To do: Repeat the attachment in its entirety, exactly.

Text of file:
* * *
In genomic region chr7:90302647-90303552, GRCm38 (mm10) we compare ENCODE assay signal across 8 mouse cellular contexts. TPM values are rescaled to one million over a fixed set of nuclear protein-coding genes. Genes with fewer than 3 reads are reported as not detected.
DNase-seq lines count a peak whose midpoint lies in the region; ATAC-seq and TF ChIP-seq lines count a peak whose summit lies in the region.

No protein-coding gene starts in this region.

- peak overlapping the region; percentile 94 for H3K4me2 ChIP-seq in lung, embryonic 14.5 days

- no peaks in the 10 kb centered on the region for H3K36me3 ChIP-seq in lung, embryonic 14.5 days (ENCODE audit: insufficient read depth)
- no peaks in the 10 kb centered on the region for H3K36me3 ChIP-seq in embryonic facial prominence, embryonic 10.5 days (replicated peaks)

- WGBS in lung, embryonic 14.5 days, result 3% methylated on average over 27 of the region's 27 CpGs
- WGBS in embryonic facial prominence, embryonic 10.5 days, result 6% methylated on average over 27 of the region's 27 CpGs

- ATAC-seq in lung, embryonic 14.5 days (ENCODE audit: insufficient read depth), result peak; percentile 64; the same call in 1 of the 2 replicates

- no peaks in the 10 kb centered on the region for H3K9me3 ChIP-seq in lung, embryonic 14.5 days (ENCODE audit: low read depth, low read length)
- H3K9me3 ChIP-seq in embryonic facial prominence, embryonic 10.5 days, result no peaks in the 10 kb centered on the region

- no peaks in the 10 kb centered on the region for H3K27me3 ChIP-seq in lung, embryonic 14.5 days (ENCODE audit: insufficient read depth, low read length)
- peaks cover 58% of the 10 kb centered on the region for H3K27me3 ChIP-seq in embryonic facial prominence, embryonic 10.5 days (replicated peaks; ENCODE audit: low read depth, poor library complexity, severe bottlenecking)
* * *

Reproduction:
In genomic region chr7:90302647-90303552, GRCm38 (mm10) we compare ENCODE assay signal across 8 mouse cellular contexts. TPM values are rescaled to one million over a fixed set of nuclear protein-coding genes. Genes with fewer than 3 reads are reported as not detected.
DNase-seq lines count a peak whose midpoint lies in the region; ATAC-seq and TF ChIP-seq lines count a peak whose summit lies in the region.

No protein-coding gene starts in this region.

- peak overlapping the region; percentile 94 for H3K4me2 ChIP-seq in lung, embryonic 14.5 days

- no peaks in the 10 kb centered on the region for H3K36me3 ChIP-seq in lung, embryonic 14.5 days (ENCODE audit: insufficient read depth)
- no peaks in the 10 kb centered on the region for H3K36me3 ChIP-seq in embryonic facial prominence, embryonic 10.5 days (replicated peaks)

- WGBS in lung, embryonic 14.5 days, result 3% methylated on average over 27 of the region's 27 CpGs
- WGBS in embryonic facial prominence, embryonic 10.5 days, result 6% methylated on average over 27 of the region's 27 CpGs

- ATAC-seq in lung, embryonic 14.5 days (ENCODE audit: insufficient read depth), result peak; percentile 64; the same call in 1 of the 2 replicates

- no peaks in the 10 kb centered on the region for H3K9me3 ChIP-seq in lung, embryonic 14.5 days (ENCODE audit: low read depth, low read length)
- H3K9me3 ChIP-seq in embryonic facial prominence, embryonic 10.5 days, result no peaks in the 10 kb centered on the region

- no peaks in the 10 kb centered on the region for H3K27me3 ChIP-seq in lung, embryonic 14.5 days (ENCODE audit: insufficient read depth, low read length)
- peaks cover 58% of the 10 kb centered on the region for H3K27me3 ChIP-seq in embryonic facial prominence, embryonic 10.5 days (replicated peaks; ENCODE audit: low read depth, poor library complexity, severe bottlenecking)